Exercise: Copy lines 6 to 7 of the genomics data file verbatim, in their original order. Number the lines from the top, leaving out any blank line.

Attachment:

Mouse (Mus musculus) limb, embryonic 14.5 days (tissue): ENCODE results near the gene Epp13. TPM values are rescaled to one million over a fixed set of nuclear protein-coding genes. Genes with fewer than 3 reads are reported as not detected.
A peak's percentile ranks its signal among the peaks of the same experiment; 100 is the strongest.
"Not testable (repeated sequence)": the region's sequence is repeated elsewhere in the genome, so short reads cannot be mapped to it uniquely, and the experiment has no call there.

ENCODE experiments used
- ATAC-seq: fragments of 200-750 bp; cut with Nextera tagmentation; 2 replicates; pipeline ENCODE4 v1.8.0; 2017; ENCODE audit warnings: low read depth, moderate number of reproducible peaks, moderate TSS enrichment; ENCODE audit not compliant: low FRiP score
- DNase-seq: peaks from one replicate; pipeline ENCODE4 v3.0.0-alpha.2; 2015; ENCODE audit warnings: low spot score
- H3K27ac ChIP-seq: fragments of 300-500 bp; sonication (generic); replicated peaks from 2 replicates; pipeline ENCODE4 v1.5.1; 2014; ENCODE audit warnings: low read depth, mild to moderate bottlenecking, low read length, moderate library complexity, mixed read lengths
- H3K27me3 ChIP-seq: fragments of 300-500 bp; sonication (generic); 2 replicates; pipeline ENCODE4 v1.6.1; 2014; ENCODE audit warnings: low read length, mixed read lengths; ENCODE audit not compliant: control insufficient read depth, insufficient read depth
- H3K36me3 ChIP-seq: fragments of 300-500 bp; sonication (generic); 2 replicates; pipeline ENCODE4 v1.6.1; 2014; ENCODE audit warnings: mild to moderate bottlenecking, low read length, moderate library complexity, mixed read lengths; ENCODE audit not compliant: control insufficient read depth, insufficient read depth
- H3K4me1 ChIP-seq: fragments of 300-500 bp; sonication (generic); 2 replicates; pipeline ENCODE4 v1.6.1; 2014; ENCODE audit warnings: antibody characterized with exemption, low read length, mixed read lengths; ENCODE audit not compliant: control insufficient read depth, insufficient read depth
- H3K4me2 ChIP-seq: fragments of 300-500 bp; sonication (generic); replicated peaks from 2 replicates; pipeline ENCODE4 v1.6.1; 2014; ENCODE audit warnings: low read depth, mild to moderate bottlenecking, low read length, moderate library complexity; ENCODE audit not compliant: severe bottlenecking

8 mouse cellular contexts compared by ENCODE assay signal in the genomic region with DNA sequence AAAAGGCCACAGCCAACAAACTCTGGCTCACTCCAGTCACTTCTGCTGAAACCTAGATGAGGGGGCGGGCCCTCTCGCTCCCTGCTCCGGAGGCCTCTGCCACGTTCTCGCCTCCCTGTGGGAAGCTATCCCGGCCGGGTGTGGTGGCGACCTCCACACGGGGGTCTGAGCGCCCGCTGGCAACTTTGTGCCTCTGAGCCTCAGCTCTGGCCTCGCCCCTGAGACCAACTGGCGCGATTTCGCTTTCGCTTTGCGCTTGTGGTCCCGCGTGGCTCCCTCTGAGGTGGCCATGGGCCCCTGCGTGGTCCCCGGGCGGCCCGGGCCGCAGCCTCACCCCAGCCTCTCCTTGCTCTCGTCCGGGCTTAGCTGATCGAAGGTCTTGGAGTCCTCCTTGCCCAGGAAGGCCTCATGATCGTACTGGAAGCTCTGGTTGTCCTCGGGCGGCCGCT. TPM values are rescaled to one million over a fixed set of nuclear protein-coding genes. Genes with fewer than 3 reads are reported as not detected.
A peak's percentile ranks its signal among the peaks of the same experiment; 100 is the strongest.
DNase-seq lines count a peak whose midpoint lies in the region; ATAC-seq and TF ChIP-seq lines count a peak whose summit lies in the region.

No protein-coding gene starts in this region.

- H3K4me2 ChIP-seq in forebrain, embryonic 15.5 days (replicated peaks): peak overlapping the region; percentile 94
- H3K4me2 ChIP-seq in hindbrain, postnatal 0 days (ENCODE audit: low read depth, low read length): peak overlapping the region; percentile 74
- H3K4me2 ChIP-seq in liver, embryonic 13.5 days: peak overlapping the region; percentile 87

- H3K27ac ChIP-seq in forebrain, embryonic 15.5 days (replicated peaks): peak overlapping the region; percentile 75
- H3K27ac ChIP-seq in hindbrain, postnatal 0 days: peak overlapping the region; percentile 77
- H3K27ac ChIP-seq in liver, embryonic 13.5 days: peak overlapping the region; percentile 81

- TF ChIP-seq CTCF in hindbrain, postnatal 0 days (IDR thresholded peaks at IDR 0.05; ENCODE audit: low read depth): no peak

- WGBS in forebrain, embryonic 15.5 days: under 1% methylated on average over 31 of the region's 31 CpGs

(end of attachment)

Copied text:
- DNase-seq: peaks from one replicate; pipeline ENCODE4 v3.0.0-alpha.2; 2015; ENCODE audit warnings: low spot score
- H3K27ac ChIP-seq: fragments of 300-500 bp; sonication (generic); replicated peaks from 2 replicates; pipeline ENCODE4 v1.5.1; 2014; ENCODE audit warnings: low read depth, mild to moderate bottlenecking, low read length, moderate library complexity, mixed read lengths